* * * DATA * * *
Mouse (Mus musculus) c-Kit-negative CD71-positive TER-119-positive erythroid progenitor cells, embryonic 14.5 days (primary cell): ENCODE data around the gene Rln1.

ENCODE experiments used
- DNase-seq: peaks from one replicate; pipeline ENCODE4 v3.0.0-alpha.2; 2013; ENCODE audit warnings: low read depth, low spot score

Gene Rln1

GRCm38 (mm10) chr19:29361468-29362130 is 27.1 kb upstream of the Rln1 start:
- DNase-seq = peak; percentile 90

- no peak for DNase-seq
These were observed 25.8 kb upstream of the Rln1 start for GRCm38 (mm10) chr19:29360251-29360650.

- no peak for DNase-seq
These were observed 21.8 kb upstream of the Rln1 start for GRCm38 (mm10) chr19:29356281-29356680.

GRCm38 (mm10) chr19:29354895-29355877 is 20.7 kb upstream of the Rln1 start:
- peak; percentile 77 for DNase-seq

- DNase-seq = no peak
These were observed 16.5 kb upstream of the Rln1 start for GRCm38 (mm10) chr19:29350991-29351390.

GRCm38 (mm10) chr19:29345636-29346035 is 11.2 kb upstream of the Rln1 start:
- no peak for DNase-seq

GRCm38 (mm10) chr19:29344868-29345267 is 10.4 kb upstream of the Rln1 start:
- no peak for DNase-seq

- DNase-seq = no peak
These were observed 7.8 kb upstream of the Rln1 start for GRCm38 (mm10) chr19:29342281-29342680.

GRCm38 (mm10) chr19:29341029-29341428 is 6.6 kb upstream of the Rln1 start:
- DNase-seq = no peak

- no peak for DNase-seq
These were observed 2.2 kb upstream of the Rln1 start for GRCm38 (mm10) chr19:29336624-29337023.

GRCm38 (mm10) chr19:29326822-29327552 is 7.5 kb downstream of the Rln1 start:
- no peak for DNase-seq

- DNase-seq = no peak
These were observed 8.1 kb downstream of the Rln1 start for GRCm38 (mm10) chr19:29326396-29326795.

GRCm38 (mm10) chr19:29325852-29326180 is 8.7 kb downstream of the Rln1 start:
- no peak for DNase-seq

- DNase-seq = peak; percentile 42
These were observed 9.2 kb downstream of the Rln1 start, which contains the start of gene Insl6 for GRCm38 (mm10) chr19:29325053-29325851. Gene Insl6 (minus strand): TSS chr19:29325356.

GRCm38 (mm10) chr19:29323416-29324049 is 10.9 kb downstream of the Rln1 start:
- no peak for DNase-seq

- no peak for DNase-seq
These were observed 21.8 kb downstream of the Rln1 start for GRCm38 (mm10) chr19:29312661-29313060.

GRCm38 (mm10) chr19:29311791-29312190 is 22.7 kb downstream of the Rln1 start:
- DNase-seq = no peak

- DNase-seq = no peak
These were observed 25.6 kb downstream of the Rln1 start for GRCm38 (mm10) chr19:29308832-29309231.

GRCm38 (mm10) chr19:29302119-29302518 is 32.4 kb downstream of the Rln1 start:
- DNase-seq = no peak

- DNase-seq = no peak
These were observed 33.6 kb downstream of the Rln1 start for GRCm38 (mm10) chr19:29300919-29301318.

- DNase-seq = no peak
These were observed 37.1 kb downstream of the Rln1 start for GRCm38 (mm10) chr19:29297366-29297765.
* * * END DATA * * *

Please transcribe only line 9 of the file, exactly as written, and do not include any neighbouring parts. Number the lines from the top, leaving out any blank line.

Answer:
- no peak for DNase-seq